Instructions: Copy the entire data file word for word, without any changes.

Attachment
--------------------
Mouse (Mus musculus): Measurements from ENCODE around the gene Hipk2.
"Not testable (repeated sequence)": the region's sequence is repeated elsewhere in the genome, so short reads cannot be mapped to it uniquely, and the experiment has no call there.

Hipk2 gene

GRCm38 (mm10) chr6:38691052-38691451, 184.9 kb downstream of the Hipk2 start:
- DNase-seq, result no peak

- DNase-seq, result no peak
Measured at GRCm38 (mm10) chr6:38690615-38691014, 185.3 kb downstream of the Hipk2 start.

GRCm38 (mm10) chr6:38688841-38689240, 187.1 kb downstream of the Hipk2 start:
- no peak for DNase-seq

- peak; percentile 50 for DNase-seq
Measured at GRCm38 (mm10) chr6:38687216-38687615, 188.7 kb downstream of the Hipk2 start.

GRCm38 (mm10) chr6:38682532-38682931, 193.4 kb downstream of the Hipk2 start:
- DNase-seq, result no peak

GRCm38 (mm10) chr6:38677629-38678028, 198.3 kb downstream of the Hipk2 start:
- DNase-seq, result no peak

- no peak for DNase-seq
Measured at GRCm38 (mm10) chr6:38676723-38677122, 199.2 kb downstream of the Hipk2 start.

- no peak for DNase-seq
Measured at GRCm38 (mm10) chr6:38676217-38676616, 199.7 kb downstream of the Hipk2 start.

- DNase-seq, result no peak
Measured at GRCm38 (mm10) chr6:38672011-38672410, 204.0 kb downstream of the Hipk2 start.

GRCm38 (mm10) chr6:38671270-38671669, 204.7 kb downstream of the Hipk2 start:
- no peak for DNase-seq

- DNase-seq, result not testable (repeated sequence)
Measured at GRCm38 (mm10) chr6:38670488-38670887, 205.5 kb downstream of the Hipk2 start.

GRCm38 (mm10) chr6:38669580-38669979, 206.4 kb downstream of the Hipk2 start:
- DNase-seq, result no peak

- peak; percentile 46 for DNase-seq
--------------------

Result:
Mouse (Mus musculus): Measurements from ENCODE around the gene Hipk2.
"Not testable (repeated sequence)": the region's sequence is repeated elsewhere in the genome, so short reads cannot be mapped to it uniquely, and the experiment has no call there.

Hipk2 gene

GRCm38 (mm10) chr6:38691052-38691451, 184.9 kb downstream of the Hipk2 start:
- DNase-seq, result no peak

- DNase-seq, result no peak
Measured at GRCm38 (mm10) chr6:38690615-38691014, 185.3 kb downstream of the Hipk2 start.

GRCm38 (mm10) chr6:38688841-38689240, 187.1 kb downstream of the Hipk2 start:
- no peak for DNase-seq

- peak; percentile 50 for DNase-seq
Measured at GRCm38 (mm10) chr6:38687216-38687615, 188.7 kb downstream of the Hipk2 start.

GRCm38 (mm10) chr6:38682532-38682931, 193.4 kb downstream of the Hipk2 start:
- DNase-seq, result no peak

GRCm38 (mm10) chr6:38677629-38678028, 198.3 kb downstream of the Hipk2 start:
- DNase-seq, result no peak

- no peak for DNase-seq
Measured at GRCm38 (mm10) chr6:38676723-38677122, 199.2 kb downstream of the Hipk2 start.

- no peak for DNase-seq
Measured at GRCm38 (mm10) chr6:38676217-38676616, 199.7 kb downstream of the Hipk2 start.

- DNase-seq, result no peak
Measured at GRCm38 (mm10) chr6:38672011-38672410, 204.0 kb downstream of the Hipk2 start.

GRCm38 (mm10) chr6:38671270-38671669, 204.7 kb downstream of the Hipk2 start:
- no peak for DNase-seq

- DNase-seq, result not testable (repeated sequence)
Measured at GRCm38 (mm10) chr6:38670488-38670887, 205.5 kb downstream of the Hipk2 start.

GRCm38 (mm10) chr6:38669580-38669979, 206.4 kb downstream of the Hipk2 start:
- DNase-seq, result no peak

- peak; percentile 46 for DNase-seq